-Eat whole foods and avoid things that have been heavily processed (i.e. bagged sandwich breads, frozen foods--too much sodium and preservatives, and boxed mixes.) The cleaner and more local foods you eat, the better satiated your body will be. Make friends with some of your local farmers and go to local markets if you have them.
-If you eat starches as I do, be sure that you are eating whole grain ones that have a high fiber content. These are more satiating and you will find that you crave a little bit less, and every little bit counts. If you are so inclined, learn to bake your own bread and have even more control over what is in it. High fiber will also aid your digestion, as will things like yogurt with live active cultures. It is my opinion that denying carbohydrates in any amount or thinking of certain foods as "bad" leads to feelings of resentment. For me, that triggered binges, so I focus on balance now.
-Pick one day a week to make meals ahead of time. The worst problem I encounter is when I don't have options for meals and make quick, not ideal choices. I usually slow cook something, make some noodles, soup, and a cold salad and keep those in the fridge or freezer for easy access to pre-portioned meals.
-Exercise! If you're already exercising, try increasing the length or doing something different. I found that my body gets used to a certain kind of exercise if I do it for awhile and I'd end up stalling my progress. Now I alternate yoga, running, being on the elliptical, and some strength training for maximum benefit.
-Remember the basics: Protein first, veggies second, starches third. If my plate were to be divided into four quadrants, two would be taken up by protein, one by veggies, and one by a healthy whole grain like brown rice, bulgur, quinoa, whole grain noodles, or homemade bread. The starch only gets eaten once I get enough protein at the meal.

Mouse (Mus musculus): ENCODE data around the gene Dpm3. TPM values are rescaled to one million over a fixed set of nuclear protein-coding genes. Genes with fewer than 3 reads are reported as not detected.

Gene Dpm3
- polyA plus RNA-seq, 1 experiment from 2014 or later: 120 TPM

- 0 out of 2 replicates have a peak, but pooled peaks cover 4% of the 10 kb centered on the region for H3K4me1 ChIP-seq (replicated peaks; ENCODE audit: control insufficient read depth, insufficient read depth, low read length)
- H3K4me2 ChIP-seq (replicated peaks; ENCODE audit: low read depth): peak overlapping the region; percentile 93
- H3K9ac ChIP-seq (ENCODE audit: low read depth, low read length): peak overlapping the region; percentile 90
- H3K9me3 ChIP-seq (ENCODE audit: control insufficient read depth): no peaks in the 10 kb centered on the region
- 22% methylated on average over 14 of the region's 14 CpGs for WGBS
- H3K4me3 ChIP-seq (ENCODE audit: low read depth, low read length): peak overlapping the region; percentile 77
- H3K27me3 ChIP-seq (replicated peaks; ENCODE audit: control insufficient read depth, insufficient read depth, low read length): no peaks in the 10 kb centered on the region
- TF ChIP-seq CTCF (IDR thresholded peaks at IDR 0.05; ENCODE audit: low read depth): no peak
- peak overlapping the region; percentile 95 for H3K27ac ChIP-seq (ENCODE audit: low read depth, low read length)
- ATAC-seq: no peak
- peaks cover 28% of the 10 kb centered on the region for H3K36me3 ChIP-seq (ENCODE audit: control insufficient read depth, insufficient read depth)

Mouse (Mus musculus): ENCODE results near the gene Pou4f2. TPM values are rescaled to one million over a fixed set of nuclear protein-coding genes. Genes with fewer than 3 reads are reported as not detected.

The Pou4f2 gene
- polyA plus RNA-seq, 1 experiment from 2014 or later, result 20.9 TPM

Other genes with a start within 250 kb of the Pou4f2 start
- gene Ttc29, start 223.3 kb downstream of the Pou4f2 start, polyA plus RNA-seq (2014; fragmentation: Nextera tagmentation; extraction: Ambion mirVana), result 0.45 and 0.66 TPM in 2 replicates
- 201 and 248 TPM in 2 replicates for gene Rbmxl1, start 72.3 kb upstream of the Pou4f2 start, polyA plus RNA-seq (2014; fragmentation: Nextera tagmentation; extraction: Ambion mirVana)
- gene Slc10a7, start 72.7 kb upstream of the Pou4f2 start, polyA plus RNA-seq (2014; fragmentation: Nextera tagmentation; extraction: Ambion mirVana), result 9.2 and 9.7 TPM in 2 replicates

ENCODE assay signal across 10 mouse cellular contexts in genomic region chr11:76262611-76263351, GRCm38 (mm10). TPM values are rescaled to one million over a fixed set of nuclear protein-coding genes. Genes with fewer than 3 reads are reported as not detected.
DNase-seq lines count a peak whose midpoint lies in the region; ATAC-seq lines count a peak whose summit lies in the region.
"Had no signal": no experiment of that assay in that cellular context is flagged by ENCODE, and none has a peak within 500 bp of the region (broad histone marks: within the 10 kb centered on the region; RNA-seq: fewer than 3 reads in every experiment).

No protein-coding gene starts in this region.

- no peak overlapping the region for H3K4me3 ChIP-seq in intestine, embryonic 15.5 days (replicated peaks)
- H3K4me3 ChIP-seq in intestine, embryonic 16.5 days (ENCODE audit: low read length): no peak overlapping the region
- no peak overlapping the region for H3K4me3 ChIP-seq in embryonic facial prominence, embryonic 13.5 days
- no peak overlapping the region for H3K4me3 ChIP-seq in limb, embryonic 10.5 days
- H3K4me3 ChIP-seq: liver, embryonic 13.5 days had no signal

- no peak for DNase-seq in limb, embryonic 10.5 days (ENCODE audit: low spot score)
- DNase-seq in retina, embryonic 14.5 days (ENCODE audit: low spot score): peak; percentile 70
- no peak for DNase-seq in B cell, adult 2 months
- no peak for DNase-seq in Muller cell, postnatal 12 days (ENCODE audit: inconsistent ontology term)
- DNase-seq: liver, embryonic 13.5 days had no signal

-Measure your portions. You might think you're eyeballing it correctly, but it takes a whole extra 10 seconds to toss it on a kitchen scale. I like my portions of bread to be 2 oz. or less, and my protein to be anywhere from 4-6 oz. I also log my food and exercise daily on a tracking website to assure that I am getting adequate protein and other nutrients. This also helps me see long-term trends in my weight loss and maintenance.
-Be compassionate. Some days you will want a cookie. Eat a (small) cookie and move forward. Don't take the time to beat yourself up, because all it will do is start a binge. Be kind to yourself.
-And finally, come and vent here when you feel frustrated. We are always here to listen and support you.
Do you want to be Batman? Superman? All around healthy and strong? You CAN. Take it from someone who has been 280 lbs and stands here nine years later at 139-144 on any given day, acknowledging that it is still hard work every single day. But that does not mean impossible. That does not mean miserable.
BELIEVE in success. When you start to hear yourself saying, "I can't," Get that apostrophe and letter 't" out. Kiss them goodbye!
You can and you will. And if you really want to be Batman, well...here's living proof:
With all my very best wishes,